The state Supreme Court on Wednesday cleared a path for all South Carolina probate judges to begin issuing marriage licenses to same-sex couples.
The court lifted a stay it had put in place last month while a federal judge considered a lawsuit filed against the state’s ban. U.S. District Judge Michelle Childs ruled Tuesday in Bradacs v. Haley that South Carolina must recognize same-sex marriages performed in other states. On Wednesday, the justices ended the stay.
“(P)robate judges were directed not to issue marriage licenses to same-sex couples pending a decision by the Federal District Court in Bradacs,” the order noted. “A decision by Judge Childs resolving the Bradacs case having been rendered, we hereby lift the injunction.”
The state Attorney General’s Office is still asking the U.S. Supreme Court to intervene as it appeals a separate federal judge’s ruling last week that South Carolina’s ban on same-sex marriage is unconstitutional. The judge in that case had ordered probate courts to issue the licenses starting on Thursday at noon.
Initially, most believed the first available date for marriage licenses would be then. But earlier Wednesday, a probate judge in Charleston County began granting the licenses to same-sex couples. An attorney representing Probate Judge Irvin Condon told the Charleston Post & Courier newspaper that the recent court rulings mean his client must begin granting the licenses as soon as possible.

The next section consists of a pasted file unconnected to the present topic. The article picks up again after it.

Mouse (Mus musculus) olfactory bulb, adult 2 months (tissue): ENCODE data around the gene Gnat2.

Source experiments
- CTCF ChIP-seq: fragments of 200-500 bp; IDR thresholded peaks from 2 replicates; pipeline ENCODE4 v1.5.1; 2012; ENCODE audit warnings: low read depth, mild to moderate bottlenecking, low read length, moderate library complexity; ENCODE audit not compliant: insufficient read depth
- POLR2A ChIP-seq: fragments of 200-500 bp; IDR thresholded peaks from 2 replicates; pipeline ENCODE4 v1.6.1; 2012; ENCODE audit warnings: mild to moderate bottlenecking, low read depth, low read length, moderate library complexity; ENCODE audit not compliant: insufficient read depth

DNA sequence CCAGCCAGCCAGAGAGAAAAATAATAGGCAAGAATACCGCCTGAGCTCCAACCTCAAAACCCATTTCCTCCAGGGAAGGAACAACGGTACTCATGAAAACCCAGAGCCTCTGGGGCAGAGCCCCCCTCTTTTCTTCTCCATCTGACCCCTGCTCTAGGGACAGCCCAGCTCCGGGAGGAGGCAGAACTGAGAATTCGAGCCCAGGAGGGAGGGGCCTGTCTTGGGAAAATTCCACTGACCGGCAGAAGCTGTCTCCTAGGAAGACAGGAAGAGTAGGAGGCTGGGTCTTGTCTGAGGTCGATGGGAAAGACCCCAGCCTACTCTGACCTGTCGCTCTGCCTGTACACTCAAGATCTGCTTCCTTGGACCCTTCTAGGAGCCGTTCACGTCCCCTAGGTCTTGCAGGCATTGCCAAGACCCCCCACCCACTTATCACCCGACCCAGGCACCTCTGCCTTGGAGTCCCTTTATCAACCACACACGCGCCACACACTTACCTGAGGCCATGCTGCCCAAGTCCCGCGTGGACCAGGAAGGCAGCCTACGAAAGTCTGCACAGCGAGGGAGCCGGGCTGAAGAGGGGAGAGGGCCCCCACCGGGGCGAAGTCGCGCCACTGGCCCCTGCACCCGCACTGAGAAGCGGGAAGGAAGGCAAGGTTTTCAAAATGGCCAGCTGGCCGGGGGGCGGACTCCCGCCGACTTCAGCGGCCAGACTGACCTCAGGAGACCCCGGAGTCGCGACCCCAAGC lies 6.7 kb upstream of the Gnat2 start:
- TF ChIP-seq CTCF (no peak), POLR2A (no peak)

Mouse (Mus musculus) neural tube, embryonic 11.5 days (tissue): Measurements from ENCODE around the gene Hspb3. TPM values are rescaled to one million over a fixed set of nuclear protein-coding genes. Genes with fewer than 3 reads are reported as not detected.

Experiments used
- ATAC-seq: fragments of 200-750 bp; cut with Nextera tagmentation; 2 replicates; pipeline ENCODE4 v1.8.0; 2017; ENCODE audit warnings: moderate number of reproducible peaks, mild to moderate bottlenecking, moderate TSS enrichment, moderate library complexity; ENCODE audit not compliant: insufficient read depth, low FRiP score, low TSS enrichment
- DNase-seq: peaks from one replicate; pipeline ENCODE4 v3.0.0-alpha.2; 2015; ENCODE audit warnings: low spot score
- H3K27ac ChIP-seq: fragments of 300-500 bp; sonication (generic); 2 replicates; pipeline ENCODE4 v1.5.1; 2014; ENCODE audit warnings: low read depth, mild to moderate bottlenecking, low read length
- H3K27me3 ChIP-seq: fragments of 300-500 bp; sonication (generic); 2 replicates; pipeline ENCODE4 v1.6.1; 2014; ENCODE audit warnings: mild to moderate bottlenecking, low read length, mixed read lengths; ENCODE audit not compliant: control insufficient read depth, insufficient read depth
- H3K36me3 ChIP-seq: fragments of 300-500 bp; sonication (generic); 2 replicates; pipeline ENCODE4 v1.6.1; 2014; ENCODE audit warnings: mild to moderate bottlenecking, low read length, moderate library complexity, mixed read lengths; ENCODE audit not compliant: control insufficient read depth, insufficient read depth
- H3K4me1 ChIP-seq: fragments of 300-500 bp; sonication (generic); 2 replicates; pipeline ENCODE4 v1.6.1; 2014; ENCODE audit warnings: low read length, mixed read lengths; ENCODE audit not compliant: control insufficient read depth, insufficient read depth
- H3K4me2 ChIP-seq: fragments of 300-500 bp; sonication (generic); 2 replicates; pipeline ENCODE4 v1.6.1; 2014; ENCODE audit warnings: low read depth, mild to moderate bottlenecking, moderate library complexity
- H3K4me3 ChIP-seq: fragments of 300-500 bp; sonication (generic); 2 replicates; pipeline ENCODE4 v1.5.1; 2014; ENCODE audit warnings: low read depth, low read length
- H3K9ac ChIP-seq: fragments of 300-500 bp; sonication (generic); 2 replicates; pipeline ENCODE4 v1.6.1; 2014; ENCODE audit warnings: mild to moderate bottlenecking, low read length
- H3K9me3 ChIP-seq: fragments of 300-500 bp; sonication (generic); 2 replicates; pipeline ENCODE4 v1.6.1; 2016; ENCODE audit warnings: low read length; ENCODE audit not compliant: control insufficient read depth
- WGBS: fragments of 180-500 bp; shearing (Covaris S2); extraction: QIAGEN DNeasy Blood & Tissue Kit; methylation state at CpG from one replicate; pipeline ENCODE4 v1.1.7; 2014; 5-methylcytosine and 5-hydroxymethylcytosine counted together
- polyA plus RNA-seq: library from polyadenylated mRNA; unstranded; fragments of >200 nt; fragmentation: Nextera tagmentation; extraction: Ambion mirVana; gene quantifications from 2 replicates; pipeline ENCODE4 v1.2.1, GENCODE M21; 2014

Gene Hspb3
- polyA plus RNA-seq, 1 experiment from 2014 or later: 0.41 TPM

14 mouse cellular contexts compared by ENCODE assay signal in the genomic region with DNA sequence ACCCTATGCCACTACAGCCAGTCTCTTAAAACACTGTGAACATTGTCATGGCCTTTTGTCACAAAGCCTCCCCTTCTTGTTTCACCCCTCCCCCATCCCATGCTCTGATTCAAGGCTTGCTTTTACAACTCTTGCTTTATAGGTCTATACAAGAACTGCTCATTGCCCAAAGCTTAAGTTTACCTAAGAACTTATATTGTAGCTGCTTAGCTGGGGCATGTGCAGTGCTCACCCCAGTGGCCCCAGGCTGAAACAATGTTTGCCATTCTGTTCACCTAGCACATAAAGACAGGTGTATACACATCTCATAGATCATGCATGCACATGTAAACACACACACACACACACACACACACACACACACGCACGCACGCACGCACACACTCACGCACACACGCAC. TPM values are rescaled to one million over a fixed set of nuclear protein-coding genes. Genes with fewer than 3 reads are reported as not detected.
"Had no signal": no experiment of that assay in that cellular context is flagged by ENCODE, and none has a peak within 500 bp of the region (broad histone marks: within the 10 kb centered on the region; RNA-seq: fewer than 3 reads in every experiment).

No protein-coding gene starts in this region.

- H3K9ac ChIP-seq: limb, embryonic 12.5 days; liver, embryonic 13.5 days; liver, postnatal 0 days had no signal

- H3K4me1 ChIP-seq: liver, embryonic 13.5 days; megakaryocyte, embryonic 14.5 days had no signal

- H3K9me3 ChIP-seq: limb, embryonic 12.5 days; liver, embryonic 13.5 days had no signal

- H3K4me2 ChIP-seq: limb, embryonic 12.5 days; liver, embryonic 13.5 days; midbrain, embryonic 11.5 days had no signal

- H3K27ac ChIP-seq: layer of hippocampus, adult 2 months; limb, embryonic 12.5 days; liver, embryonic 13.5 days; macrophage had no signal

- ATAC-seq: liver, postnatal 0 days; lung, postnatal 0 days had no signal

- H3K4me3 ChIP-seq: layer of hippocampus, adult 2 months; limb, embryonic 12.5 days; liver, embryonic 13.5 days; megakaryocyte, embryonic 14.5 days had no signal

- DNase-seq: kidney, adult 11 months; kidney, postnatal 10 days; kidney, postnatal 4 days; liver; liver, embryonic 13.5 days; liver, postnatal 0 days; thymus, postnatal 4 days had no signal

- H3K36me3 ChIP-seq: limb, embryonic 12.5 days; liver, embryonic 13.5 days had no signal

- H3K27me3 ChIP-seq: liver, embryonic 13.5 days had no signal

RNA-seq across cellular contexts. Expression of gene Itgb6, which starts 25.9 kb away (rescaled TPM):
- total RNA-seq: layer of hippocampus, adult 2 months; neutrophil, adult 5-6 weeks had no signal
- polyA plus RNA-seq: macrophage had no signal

But Condon stopped after a few hours, saying the South Carolina Court Administration had recommended he halt the process until Thursday or the Supreme Court ruled. Richland County was also allowing couples to apply for licenses early. All other counties had been waiting for Thursday’s deadline.
The lesbian couple who had filed the original lawsuit, Charleston County Councilwoman Colleen Condon (a distant cousin of the judge) and her fiancé Nichols Bleckley, were first in line when the Charleston County probate court opened Wednesday, according to their attorney Malissa Burnette.
“We said, ‘Well, if you can exercise your rights today, then go ahead and do that,’” Burnette told South Carolina Radio Network. “So they got in line and got their marriage license, too.”
While many couples will have to wait 24 hours after applying to get their license, Condon and Bleckley had already applied last month before the Attorney General’s Office intervened. 29 other couples applied with them at the time.